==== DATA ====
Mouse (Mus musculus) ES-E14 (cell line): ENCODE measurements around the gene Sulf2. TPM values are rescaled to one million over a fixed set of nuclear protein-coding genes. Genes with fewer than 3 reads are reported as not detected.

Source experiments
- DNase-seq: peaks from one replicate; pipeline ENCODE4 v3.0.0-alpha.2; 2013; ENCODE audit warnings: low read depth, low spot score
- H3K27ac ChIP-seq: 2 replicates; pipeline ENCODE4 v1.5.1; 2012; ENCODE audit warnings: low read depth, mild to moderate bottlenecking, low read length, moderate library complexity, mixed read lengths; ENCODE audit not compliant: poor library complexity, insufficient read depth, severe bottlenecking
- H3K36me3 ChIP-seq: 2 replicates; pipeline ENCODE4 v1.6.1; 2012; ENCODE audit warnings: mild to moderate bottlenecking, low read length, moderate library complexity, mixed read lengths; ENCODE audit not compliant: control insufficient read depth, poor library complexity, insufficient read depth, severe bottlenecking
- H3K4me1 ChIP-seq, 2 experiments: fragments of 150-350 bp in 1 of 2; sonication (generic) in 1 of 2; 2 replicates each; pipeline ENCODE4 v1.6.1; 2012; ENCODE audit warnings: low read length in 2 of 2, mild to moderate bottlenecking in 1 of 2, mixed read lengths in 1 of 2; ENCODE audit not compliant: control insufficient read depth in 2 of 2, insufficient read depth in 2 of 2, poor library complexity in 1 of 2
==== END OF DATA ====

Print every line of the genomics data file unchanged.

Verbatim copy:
Mouse (Mus musculus) ES-E14 (cell line): ENCODE measurements around the gene Sulf2. TPM values are rescaled to one million over a fixed set of nuclear protein-coding genes. Genes with fewer than 3 reads are reported as not detected.

Source experiments
- DNase-seq: peaks from one replicate; pipeline ENCODE4 v3.0.0-alpha.2; 2013; ENCODE audit warnings: low read depth, low spot score
- H3K27ac ChIP-seq: 2 replicates; pipeline ENCODE4 v1.5.1; 2012; ENCODE audit warnings: low read depth, mild to moderate bottlenecking, low read length, moderate library complexity, mixed read lengths; ENCODE audit not compliant: poor library complexity, insufficient read depth, severe bottlenecking
- H3K36me3 ChIP-seq: 2 replicates; pipeline ENCODE4 v1.6.1; 2012; ENCODE audit warnings: mild to moderate bottlenecking, low read length, moderate library complexity, mixed read lengths; ENCODE audit not compliant: control insufficient read depth, poor library complexity, insufficient read depth, severe bottlenecking
- H3K4me1 ChIP-seq, 2 experiments: fragments of 150-350 bp in 1 of 2; sonication (generic) in 1 of 2; 2 replicates each; pipeline ENCODE4 v1.6.1; 2012; ENCODE audit warnings: low read length in 2 of 2, mild to moderate bottlenecking in 1 of 2, mixed read lengths in 1 of 2; ENCODE audit not compliant: control insufficient read depth in 2 of 2, insufficient read depth in 2 of 2, poor library complexity in 1 of 2